Besides the faulty black-and-white copy, Cooke was told by mistake that a document called standard investigative protocol, a policy for dealing with suspicious account activity, did not exist.
After initially accusing Mandel of lying, Greenberg Traurig made the unprecedented move of withdrawing its statement.
Then Mandel found a mention of 2,600 account activity alerts generated by an internal investigation by TD Bank performed after the collapse of Rothstein’s Ponzi in October 2009. The alerts were part of an internal bank review conducted in anticipation of an investigation by the Office of the Comptroller of the Currency, according to court documents.
In a two-day hearing in May, new bank attorneys from Virginia-based McGuireWoods said the discovery errors were honest mistakes due to miscommunication between bank employees and counsel. Cooke didn’t buy it.
TD Bank appeared to cast blame on Greenberg at the May hearing, saying it handed over all its documents about Rothstein electronically. Greenberg Traurig executive chairman Cesar Alvarez apologized in open court for the discovery errors.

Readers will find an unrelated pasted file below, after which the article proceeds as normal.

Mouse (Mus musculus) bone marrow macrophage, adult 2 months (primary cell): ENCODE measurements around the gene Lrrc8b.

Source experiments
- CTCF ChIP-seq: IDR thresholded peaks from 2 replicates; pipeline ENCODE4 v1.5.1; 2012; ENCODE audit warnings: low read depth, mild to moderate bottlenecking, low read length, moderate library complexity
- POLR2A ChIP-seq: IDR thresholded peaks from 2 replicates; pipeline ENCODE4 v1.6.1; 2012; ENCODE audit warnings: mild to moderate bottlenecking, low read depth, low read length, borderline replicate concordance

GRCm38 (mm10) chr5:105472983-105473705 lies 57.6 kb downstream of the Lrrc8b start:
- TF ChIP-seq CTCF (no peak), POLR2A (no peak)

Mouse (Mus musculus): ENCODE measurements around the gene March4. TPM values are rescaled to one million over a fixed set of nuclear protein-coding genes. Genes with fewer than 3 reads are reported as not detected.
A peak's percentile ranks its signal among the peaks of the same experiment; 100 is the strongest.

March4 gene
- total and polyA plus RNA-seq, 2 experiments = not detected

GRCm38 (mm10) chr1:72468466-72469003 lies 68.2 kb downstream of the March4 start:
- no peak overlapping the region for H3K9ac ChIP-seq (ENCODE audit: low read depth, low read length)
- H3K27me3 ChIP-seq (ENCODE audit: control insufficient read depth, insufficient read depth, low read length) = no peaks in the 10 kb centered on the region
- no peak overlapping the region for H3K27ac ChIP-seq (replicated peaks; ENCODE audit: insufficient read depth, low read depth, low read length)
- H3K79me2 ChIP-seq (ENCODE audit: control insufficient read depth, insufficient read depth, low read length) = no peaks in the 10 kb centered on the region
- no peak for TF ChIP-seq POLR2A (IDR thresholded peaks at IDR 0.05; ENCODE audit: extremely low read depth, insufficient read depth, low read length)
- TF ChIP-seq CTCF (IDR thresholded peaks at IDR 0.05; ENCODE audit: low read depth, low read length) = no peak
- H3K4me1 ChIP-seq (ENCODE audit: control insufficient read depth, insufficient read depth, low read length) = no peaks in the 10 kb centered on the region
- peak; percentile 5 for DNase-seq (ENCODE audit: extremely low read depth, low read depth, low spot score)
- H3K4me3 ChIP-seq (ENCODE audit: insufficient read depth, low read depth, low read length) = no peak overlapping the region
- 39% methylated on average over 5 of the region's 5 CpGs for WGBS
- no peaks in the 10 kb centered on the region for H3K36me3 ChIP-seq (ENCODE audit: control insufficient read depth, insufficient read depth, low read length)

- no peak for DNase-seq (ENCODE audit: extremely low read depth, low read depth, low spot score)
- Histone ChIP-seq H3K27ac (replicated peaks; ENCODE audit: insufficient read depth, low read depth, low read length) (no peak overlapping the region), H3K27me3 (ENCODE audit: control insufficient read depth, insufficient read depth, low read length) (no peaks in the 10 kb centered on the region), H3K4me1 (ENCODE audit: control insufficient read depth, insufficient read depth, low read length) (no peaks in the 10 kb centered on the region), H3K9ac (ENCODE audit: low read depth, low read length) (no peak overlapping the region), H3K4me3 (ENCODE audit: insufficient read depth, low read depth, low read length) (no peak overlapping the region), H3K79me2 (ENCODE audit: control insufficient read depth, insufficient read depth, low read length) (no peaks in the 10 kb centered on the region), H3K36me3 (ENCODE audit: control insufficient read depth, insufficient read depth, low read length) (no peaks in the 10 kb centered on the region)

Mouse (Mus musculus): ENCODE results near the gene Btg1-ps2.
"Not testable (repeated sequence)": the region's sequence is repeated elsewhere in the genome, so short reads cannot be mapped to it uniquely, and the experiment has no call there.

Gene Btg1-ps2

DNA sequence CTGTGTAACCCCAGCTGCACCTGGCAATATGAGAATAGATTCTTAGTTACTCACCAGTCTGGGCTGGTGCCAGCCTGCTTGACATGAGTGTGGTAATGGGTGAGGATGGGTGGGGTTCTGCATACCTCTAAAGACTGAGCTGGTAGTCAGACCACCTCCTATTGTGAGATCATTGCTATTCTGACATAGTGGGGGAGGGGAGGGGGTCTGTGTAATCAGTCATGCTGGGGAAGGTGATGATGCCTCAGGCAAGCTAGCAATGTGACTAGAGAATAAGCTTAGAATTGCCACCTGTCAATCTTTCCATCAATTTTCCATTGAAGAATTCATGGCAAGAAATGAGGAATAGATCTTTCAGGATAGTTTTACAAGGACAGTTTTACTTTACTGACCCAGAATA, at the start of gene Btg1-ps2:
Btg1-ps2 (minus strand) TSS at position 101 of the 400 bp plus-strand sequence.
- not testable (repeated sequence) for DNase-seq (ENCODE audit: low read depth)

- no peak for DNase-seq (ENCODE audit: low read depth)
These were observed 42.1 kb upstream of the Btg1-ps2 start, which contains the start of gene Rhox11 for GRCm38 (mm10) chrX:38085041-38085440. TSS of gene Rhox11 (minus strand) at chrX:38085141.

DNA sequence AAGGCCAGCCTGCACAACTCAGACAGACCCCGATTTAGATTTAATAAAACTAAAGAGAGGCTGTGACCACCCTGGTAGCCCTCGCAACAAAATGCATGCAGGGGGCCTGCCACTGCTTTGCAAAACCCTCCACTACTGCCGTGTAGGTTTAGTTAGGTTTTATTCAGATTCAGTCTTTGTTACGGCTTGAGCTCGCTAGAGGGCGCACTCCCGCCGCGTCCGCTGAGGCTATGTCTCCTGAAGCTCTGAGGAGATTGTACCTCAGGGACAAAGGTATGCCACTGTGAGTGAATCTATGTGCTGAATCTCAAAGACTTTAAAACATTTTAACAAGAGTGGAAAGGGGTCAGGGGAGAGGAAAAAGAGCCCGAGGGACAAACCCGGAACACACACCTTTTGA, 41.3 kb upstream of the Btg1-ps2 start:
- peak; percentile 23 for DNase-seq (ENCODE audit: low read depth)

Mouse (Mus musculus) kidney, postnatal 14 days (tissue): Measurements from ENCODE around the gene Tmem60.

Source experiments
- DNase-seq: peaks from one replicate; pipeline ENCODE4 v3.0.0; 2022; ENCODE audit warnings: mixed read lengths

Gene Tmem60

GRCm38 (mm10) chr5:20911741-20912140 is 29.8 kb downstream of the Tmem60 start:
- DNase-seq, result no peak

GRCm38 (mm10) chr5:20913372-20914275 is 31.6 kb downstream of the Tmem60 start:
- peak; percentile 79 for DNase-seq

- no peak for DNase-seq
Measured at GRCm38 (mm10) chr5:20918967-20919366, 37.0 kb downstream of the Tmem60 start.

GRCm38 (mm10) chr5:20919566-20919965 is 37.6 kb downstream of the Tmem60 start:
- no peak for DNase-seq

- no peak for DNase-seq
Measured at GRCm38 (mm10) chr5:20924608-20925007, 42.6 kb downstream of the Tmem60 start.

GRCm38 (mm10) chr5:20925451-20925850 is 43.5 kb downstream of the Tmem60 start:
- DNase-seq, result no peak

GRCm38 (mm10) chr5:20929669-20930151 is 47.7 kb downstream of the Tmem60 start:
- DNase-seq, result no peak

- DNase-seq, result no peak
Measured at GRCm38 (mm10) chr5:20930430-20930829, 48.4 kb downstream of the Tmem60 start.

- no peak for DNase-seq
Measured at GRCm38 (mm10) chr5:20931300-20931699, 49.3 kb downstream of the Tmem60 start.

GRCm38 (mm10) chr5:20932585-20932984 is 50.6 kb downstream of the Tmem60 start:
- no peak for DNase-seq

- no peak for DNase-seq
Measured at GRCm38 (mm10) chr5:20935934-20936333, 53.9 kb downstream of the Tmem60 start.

“TD Bank and Greenberg Traurig continue to maintain it was all just a big misunderstanding,” the judge wrote. “It is difficult to accept that it was a mere coincidence that the late productions on the eve or during trial contained highly relevant documents.”
The order could play in other litigation that TD Bank faces from another investor group as well as the court-appointed bankruptcy trustee for Rothstein’s defunct law firm Rothstein Rosenfeldt Adler.
“We are reviewing the opinion to consider its impact on the trustee’s claims against TD Bank,” said attorney Paul Singerman, a Berger Singerman partner who represents the trustee.
While Evans was apparently forced out of the firm, the other trial attorneys — Mark Schnapp, Holly Skolnick and Glenn Goldstein — remain.
“I’ve known and worked with both Holly Skolnick and Mark Schnapp for almost 30 years” said Miami defense attorney Jane Moscowitz, a former federal prosecutor. “They are excellent attorneys of the highest integrity and the least likely people I know to violate any rule of a court.”